In his latest opinion column, Helensburgh and Lomond South councillor Richard Trail says a network of safe walking routes would encourage children to walk to school.

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The holiday period is a great opportunity for a change in the reading diet.

Over the Christmas and New Year break, I happened across the speech given by Mala Yousafzi in the United Nations headquarters. To those of you who don’t recognise her name, this was the Pakistani girl, aged just 15, who had been shot in the head by the Taliban on the school bus.

Her offence, in the eyes of the Taliban, was to campaign for the rights of girls to be educated.

This young teenager knew the importance of education for the young girls of Pakistan, and she had the audacity to speak out about it.

What a contrast with Scotland, which was one of the earliest to set up schools in every parish, and which brought in compulsory education for all nearly 150 years ago.

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In the early years of compulsory schooling, all children would walk to school – sometimes barefoot and, in rural areas, the distance they covered could be several miles every day.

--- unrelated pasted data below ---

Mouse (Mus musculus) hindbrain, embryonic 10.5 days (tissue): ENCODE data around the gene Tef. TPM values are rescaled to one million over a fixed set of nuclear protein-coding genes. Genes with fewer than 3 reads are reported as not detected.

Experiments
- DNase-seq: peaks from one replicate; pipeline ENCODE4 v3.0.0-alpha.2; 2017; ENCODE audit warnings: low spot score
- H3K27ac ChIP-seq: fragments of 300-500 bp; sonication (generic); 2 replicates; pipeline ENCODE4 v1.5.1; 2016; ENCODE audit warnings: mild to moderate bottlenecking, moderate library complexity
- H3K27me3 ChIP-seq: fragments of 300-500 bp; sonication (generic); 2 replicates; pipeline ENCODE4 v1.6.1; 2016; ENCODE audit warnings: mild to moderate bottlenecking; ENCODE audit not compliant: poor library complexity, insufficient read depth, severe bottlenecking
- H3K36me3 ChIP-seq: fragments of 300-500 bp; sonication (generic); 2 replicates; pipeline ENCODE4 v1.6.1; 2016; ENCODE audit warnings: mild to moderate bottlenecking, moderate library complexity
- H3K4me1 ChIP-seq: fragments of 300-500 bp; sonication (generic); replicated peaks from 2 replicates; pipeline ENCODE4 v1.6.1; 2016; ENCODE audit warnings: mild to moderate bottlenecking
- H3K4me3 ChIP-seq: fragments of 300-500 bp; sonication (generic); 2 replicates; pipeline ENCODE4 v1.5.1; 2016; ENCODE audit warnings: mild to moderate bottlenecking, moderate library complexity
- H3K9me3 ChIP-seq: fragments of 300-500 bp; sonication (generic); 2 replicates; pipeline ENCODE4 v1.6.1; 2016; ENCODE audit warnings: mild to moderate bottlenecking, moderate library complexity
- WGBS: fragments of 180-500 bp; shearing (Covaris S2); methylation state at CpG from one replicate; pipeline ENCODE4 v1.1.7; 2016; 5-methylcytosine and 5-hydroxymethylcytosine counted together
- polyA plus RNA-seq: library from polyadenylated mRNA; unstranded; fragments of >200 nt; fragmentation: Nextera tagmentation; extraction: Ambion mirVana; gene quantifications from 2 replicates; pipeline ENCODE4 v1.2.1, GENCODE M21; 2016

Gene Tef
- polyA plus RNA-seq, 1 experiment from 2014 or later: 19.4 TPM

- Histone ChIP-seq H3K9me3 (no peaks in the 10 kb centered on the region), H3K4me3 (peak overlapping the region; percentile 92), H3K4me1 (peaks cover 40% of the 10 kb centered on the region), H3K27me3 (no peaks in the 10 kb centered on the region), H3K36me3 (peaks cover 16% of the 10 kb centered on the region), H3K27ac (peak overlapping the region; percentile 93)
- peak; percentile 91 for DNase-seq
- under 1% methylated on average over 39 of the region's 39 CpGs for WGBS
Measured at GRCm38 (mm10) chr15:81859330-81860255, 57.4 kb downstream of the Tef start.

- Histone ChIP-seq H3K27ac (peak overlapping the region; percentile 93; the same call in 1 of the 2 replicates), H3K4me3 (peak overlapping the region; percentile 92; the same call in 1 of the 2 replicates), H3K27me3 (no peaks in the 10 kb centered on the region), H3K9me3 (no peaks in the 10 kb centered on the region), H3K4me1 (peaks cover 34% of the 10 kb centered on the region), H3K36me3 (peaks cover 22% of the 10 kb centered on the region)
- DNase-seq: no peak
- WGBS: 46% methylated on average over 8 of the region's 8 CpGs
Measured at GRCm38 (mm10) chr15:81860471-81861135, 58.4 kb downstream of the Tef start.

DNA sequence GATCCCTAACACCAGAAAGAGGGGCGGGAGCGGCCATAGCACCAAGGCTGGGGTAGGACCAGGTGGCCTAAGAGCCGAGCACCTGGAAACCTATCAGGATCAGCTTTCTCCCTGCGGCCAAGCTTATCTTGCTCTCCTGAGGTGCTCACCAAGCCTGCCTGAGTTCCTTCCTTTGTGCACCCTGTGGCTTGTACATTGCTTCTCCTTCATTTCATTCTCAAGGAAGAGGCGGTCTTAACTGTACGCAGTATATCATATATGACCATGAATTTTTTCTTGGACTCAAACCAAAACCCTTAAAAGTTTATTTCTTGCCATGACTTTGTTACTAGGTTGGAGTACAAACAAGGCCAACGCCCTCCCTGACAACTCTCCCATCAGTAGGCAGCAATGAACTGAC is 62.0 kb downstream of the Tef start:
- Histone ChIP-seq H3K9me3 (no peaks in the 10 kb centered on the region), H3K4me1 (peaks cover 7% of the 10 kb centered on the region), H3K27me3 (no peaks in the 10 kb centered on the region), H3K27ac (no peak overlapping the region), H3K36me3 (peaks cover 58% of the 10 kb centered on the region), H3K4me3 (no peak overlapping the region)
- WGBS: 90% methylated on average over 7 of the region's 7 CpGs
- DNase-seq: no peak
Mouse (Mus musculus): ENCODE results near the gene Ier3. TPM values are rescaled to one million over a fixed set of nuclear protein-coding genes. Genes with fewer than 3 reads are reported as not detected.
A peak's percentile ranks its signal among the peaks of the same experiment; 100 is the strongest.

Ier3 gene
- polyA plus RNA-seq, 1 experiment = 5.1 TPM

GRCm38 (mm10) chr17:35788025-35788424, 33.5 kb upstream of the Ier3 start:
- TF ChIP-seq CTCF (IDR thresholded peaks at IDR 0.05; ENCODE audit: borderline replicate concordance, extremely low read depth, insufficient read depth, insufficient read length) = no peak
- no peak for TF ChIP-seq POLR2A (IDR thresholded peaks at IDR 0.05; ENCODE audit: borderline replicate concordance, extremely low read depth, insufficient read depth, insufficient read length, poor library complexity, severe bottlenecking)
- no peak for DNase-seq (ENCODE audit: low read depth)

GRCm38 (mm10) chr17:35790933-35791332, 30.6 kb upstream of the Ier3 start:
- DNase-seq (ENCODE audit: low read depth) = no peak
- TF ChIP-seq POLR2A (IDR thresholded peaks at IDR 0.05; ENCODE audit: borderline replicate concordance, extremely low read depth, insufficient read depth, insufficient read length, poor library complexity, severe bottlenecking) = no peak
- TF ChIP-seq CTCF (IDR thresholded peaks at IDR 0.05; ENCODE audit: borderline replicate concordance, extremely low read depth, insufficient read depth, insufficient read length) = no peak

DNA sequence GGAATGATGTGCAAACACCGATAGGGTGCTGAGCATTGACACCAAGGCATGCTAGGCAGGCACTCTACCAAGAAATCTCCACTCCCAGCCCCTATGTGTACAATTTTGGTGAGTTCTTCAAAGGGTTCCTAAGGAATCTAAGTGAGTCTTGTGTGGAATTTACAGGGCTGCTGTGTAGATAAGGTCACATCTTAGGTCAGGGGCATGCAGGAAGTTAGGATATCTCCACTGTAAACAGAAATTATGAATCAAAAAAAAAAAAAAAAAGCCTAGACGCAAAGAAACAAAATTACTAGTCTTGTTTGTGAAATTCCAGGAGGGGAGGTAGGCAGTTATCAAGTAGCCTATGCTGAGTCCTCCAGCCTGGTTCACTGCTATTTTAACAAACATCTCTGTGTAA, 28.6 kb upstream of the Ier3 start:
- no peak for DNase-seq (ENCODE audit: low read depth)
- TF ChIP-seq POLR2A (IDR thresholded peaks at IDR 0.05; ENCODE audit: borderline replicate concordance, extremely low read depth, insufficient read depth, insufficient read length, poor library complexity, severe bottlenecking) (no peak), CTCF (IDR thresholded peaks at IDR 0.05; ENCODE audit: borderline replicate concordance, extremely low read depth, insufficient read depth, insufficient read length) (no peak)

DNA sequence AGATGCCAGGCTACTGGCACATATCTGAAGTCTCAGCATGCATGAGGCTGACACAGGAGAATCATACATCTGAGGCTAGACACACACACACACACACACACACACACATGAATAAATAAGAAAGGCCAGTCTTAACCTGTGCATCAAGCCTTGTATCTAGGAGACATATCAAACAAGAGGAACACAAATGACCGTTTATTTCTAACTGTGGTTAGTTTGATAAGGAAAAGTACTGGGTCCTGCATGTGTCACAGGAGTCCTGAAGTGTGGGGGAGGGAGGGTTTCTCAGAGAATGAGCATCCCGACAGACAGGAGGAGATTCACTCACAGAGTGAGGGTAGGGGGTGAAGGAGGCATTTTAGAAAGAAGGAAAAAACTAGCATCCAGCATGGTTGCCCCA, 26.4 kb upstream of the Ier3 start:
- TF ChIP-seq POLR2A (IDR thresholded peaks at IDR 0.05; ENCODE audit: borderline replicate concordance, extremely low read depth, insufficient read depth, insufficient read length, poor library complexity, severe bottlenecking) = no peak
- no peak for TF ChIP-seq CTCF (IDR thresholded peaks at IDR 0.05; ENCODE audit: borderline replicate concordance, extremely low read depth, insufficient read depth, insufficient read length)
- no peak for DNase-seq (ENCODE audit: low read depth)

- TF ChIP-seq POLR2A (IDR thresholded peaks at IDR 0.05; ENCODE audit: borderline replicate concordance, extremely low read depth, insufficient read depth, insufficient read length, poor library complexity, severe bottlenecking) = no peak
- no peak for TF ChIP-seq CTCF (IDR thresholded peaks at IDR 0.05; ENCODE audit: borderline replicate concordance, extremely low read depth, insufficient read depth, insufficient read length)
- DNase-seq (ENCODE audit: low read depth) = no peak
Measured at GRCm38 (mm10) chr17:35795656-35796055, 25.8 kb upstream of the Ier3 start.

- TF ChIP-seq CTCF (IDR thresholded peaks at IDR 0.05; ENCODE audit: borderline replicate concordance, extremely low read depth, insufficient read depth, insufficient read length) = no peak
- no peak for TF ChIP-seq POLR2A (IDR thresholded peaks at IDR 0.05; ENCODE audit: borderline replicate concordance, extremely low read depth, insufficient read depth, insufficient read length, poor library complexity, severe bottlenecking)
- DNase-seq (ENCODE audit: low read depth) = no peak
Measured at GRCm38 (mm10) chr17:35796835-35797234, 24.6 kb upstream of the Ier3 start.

Now that has changed, and while there are still children walking to school, what is striking is how many are driven to school over even short distances.

At the bigger schools this causes severe traffic problems around the school gates. Parents like to drop their children off as near the school as they can. While they have a concern for their own children’s safety sometimes they are less than considerate to other road users.

Even the school crossing patrollers with their high-visibility waterproofs and lollipops are put in danger by careless drivers.

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There is growing concern that at the junction of Sinclair Street and Argyle Street, a serious accident may occur as school opening time approaches and driver frustrations lead to impatience and carelessness.

These transient peak flows at the start and end of the school day are not desirable, and are not necessary. More children can walk or cycle to school. But parents are naturally fearful for their children’s safety when roads are busy and traffic speeds are high.

To alleviate these fears a network of safe routes to school should be created. They would be designed to put walkers and cyclists first and constrain vehicles only to access houses.

As well as reducing the peak flows of traffic, it will bring a health benefit to the children by the vigorous exercise of their legs before and after school.